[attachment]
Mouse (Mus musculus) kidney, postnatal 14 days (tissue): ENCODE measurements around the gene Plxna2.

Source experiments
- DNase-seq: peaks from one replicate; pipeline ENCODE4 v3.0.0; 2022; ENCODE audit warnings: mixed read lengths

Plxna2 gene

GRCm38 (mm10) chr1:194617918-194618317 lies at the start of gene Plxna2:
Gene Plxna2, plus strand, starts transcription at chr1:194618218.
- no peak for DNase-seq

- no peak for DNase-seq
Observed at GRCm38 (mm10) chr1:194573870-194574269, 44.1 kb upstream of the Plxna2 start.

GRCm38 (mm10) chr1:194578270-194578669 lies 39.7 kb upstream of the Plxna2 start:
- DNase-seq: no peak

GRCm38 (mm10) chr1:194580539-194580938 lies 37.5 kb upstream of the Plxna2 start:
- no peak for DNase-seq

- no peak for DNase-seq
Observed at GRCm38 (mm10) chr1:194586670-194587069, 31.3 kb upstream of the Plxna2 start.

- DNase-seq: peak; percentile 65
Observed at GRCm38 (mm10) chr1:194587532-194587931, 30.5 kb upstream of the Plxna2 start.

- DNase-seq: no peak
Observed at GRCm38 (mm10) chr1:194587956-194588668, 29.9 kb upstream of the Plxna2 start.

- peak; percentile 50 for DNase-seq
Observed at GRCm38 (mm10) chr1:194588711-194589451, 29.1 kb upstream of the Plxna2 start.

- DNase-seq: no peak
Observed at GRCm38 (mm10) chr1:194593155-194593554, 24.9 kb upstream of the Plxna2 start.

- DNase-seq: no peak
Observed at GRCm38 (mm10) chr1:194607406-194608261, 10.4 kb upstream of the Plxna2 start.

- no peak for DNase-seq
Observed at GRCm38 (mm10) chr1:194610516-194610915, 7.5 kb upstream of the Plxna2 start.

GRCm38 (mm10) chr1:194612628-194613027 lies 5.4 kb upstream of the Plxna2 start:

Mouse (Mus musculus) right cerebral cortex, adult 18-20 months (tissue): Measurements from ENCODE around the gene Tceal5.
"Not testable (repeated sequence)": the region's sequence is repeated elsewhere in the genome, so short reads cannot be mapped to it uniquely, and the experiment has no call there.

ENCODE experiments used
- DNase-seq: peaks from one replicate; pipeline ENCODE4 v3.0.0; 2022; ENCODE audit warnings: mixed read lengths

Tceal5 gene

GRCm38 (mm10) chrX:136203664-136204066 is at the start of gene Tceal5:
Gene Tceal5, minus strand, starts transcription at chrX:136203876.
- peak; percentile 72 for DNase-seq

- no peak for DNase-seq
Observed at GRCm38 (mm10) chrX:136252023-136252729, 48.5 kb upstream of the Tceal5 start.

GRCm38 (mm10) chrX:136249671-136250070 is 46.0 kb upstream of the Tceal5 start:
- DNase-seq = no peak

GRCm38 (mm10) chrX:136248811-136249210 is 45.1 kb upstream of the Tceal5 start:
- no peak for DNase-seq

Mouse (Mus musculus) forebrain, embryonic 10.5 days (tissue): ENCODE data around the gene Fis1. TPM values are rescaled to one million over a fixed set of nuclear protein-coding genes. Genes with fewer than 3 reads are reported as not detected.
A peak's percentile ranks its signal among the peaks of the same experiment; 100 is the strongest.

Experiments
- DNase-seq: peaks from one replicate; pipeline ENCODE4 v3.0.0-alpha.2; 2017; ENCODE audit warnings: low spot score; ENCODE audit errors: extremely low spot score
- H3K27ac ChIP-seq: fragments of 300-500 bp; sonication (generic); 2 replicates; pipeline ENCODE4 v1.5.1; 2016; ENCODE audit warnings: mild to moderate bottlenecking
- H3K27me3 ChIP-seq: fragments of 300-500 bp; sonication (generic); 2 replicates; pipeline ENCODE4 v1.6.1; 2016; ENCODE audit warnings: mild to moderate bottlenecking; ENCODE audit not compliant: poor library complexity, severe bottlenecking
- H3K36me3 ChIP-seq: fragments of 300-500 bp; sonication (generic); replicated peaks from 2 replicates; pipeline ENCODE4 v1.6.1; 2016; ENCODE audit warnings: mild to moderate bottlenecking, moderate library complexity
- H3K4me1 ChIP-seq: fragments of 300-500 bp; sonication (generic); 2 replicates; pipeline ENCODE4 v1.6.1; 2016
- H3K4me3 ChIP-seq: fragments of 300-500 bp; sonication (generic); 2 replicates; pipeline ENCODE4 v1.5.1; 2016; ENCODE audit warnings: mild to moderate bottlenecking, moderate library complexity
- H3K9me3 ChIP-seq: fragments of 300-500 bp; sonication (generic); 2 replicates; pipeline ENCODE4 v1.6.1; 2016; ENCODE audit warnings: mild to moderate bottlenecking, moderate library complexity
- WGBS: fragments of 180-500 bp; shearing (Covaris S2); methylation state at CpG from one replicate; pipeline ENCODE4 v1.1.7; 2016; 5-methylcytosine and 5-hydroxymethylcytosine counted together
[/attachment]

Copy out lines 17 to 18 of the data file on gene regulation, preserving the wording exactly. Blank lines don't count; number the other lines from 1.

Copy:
Observed at GRCm38 (mm10) chr1:194587532-194587931, 30.5 kb upstream of the Plxna2 start.

- DNase-seq: no peak